The purpose of the report is to evaluate the first two years of the Mana Whānau programme, to identify the approach, key components and delivery mechanisms, determine how well it is working, capture the outcomes and recommend improvements and next steps.
Mana Whānau is a six-month, intensive, in-home parenting support programme designed to keep tamariki who are on the edge of care, or have been removed by Oranga Tamariki, safely living within their own whānau and communities. The programme was developed by Lifewise in Auckland in 2017 following an initial pilot in 2015.
It was subsequently adopted by Wesley Community Action in Porirua in early 2019. Due to the successful outcomes for whānau, the programme was scaled up, with a second Lifewise team starting in October 2019.
The programme is intensive, whānau-led and is based on a theory of change which contends reducing toxic stressors can free up the mental bandwidth required for parents to care for their tamariki effectively and, where necessary, build new skills and capabilities. It is grounded in the latest neuroscientific research, developed in a New Zealand context and driven by a ‘whatever it takes’ and ‘what works’ approach.
In the two years to July 2020, a total of 44 whānau with 139 tamariki started the programme; 26 whānau in Auckland and 18 in Porirua, with 16 (37%) NZ European, 21 (48%) Māori, 12 (27%) Pasifika, 3 (7%) Asian and 3 from other ethnic backgrounds.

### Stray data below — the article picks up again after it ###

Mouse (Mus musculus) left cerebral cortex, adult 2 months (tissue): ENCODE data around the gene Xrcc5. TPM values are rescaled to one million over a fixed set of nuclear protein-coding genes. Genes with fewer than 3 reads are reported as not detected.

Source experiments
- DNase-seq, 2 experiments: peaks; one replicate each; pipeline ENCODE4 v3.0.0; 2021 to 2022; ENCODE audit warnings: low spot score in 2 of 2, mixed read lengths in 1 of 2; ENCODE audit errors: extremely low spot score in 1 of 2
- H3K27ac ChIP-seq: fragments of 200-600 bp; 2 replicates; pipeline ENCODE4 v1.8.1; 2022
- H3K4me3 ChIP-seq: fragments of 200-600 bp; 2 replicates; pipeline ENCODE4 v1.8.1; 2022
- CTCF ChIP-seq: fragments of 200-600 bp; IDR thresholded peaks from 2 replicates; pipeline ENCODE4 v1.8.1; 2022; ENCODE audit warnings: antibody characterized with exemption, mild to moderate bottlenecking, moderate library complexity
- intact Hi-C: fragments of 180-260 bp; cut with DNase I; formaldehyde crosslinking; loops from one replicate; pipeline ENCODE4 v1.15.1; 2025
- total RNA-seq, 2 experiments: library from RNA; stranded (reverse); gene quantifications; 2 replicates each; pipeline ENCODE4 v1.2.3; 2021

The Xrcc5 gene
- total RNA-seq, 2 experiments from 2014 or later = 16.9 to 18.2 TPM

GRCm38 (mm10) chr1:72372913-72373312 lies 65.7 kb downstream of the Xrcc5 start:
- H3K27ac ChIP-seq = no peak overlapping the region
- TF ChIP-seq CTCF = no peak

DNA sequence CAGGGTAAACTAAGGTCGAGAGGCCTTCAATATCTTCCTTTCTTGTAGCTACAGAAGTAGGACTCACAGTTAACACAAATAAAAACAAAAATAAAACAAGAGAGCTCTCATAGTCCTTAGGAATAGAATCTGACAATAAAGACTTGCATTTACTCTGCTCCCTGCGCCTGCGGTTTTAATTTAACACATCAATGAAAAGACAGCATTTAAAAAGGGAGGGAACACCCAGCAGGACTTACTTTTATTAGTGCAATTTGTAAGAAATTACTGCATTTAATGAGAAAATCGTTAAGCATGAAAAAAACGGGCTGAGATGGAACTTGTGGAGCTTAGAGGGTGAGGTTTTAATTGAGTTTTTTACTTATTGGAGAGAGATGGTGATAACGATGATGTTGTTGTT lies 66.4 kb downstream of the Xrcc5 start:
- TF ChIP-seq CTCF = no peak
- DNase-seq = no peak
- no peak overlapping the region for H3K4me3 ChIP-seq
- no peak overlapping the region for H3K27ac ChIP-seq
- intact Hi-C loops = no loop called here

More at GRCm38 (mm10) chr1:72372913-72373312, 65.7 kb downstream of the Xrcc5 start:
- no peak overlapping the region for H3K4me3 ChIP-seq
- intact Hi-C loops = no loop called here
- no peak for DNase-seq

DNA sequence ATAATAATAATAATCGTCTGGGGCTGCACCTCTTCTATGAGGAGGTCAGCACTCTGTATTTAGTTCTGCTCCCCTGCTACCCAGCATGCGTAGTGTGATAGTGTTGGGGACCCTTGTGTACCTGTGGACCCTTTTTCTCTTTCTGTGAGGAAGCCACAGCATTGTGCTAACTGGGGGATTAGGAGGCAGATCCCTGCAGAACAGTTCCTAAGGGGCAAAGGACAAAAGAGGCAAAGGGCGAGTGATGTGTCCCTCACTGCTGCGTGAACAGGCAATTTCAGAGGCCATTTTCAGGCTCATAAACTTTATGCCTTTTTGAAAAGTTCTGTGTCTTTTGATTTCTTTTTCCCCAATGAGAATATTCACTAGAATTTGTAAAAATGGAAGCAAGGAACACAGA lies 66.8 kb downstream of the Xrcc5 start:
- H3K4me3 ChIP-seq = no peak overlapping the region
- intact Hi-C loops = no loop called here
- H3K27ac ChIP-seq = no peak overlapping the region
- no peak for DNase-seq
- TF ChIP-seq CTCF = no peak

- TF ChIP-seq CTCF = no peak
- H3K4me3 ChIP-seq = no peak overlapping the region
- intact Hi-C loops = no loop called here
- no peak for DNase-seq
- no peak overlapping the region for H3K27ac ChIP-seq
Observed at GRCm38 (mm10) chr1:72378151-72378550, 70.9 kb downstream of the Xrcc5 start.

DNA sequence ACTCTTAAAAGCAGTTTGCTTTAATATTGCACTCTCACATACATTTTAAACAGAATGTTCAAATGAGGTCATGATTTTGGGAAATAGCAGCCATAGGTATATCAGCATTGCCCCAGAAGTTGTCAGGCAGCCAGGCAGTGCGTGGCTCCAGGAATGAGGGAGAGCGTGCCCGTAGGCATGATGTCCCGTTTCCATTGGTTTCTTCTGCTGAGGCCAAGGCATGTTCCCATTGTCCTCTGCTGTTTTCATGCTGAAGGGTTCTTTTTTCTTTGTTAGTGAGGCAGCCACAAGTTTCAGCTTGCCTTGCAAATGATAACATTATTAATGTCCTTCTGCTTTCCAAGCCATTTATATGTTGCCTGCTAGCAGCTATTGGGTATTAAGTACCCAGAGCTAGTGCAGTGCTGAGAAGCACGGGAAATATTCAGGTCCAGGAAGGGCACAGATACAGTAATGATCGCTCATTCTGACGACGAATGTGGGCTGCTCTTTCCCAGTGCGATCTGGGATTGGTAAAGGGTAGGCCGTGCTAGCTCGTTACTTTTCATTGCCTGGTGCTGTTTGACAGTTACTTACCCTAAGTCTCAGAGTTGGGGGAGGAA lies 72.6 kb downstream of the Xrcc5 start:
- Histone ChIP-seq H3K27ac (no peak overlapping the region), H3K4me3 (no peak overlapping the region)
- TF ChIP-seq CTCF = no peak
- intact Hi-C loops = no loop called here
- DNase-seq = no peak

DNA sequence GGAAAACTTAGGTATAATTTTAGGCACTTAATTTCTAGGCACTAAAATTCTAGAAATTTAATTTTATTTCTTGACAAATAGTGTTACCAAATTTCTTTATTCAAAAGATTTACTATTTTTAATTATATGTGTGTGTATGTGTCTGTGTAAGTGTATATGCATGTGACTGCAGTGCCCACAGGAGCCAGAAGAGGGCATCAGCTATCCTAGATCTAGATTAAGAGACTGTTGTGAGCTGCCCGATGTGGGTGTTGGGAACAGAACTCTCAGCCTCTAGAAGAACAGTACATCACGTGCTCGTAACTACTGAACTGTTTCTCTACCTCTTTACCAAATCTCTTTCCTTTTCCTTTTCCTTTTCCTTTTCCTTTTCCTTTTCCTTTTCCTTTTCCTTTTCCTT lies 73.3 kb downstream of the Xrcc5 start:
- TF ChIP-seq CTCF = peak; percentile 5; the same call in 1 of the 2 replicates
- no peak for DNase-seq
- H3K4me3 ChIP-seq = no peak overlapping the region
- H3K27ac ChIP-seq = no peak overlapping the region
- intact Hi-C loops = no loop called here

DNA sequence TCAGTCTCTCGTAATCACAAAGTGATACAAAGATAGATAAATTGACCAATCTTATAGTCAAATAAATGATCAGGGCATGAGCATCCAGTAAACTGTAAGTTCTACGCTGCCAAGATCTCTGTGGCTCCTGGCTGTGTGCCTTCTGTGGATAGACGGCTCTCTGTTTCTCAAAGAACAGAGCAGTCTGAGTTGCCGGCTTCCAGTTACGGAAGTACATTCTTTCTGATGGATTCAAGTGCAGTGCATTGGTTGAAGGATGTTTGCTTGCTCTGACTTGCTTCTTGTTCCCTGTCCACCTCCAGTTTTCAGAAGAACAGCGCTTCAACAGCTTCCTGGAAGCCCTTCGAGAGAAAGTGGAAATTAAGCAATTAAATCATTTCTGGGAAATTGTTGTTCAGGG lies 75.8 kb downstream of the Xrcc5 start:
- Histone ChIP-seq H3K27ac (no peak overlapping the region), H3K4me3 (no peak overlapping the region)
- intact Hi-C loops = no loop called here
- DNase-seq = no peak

Thirty-nine of the 44 whānau (89%) retained or had their tamariki returned. In total, 130 tamariki (94%) are now living safely together with their parents.
Whānau in the programme, staff and stakeholders report:
• The care and protection issues which initiated the involvement of Mana Whānau for have been resolved.
• Toxic stressors have reduced significantly.
• Parenting capabilities have improved.
• Outcomes for tamariki (such as health, education and behaviour) have improved.
• Access to natural and community resources have strengthened, although some whānau still experience feelings of loneliness and isolation.
The programme highlights the impact of stressors on tamariki and whānau outcomes. Uplifting children to protect them from their parents and caregivers, particularly when the risk of imminent harm is low, fails to acknowledge or address the social determinants of harm and the key strategies which could prevent it. In fact, it appears to further compound the suffering of whānau, including tamariki, who are already bearing an overwhelming burden of stress and trauma.
The evidence shows there are more effective and compassionate pathways to safety and wellbeing for many of these tamariki and their whānau. The evidence from Mana Whānau shows that developing an intensive programme that focuses on reducing the social determinants of harm, in particular addressing the trauma of whānau, reducing the toxic weight of risk factors, increasing executive function and freeing up mental bandwidth may provide a better alternative to out-of-home care for both tamariki and their parents and, for at least some whānau, help to break the cycle of intergenerational trauma.
There are enormous personal, whānau, community and societal benefits in supporting tamariki to stay in the care of their families. Based on the outcomes to date, the evaluation finds, if implemented with fidelity to the principles, approach and key components, Mana Whānau provides a safe and successful alternative to foster care. It is recommended the programme is further rolled out and scaled up.
Report published December 2020.